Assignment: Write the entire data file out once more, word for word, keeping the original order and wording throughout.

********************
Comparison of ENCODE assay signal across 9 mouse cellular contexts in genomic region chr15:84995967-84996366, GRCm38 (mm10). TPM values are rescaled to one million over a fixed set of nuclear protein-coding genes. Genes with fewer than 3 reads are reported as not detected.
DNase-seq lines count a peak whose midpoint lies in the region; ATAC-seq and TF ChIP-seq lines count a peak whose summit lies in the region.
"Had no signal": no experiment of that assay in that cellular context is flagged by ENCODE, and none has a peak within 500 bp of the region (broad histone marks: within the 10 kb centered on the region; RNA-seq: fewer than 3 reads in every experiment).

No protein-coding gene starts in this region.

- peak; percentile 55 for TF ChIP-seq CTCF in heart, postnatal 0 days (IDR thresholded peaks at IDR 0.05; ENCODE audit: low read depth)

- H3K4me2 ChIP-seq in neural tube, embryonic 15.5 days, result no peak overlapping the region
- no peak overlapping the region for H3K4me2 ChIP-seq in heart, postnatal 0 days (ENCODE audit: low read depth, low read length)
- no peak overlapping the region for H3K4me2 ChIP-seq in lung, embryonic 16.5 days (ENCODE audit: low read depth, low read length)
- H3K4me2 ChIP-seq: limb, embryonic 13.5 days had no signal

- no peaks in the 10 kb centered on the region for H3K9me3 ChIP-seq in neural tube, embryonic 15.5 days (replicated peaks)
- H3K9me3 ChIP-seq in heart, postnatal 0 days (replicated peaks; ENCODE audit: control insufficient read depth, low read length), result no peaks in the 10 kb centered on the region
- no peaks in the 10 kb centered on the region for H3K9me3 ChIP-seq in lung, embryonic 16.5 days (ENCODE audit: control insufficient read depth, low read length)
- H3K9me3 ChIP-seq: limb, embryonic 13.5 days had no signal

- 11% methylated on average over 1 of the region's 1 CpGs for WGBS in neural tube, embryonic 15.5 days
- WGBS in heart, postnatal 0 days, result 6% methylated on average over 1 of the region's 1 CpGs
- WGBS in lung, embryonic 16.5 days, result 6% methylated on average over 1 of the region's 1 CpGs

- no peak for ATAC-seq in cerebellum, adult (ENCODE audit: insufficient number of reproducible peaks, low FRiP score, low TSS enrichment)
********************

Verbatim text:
Comparison of ENCODE assay signal across 9 mouse cellular contexts in genomic region chr15:84995967-84996366, GRCm38 (mm10). TPM values are rescaled to one million over a fixed set of nuclear protein-coding genes. Genes with fewer than 3 reads are reported as not detected.
DNase-seq lines count a peak whose midpoint lies in the region; ATAC-seq and TF ChIP-seq lines count a peak whose summit lies in the region.
"Had no signal": no experiment of that assay in that cellular context is flagged by ENCODE, and none has a peak within 500 bp of the region (broad histone marks: within the 10 kb centered on the region; RNA-seq: fewer than 3 reads in every experiment).

No protein-coding gene starts in this region.

- peak; percentile 55 for TF ChIP-seq CTCF in heart, postnatal 0 days (IDR thresholded peaks at IDR 0.05; ENCODE audit: low read depth)

- H3K4me2 ChIP-seq in neural tube, embryonic 15.5 days, result no peak overlapping the region
- no peak overlapping the region for H3K4me2 ChIP-seq in heart, postnatal 0 days (ENCODE audit: low read depth, low read length)
- no peak overlapping the region for H3K4me2 ChIP-seq in lung, embryonic 16.5 days (ENCODE audit: low read depth, low read length)
- H3K4me2 ChIP-seq: limb, embryonic 13.5 days had no signal

- no peaks in the 10 kb centered on the region for H3K9me3 ChIP-seq in neural tube, embryonic 15.5 days (replicated peaks)
- H3K9me3 ChIP-seq in heart, postnatal 0 days (replicated peaks; ENCODE audit: control insufficient read depth, low read length), result no peaks in the 10 kb centered on the region
- no peaks in the 10 kb centered on the region for H3K9me3 ChIP-seq in lung, embryonic 16.5 days (ENCODE audit: control insufficient read depth, low read length)
- H3K9me3 ChIP-seq: limb, embryonic 13.5 days had no signal

- 11% methylated on average over 1 of the region's 1 CpGs for WGBS in neural tube, embryonic 15.5 days
- WGBS in heart, postnatal 0 days, result 6% methylated on average over 1 of the region's 1 CpGs
- WGBS in lung, embryonic 16.5 days, result 6% methylated on average over 1 of the region's 1 CpGs

- no peak for ATAC-seq in cerebellum, adult (ENCODE audit: insufficient number of reproducible peaks, low FRiP score, low TSS enrichment)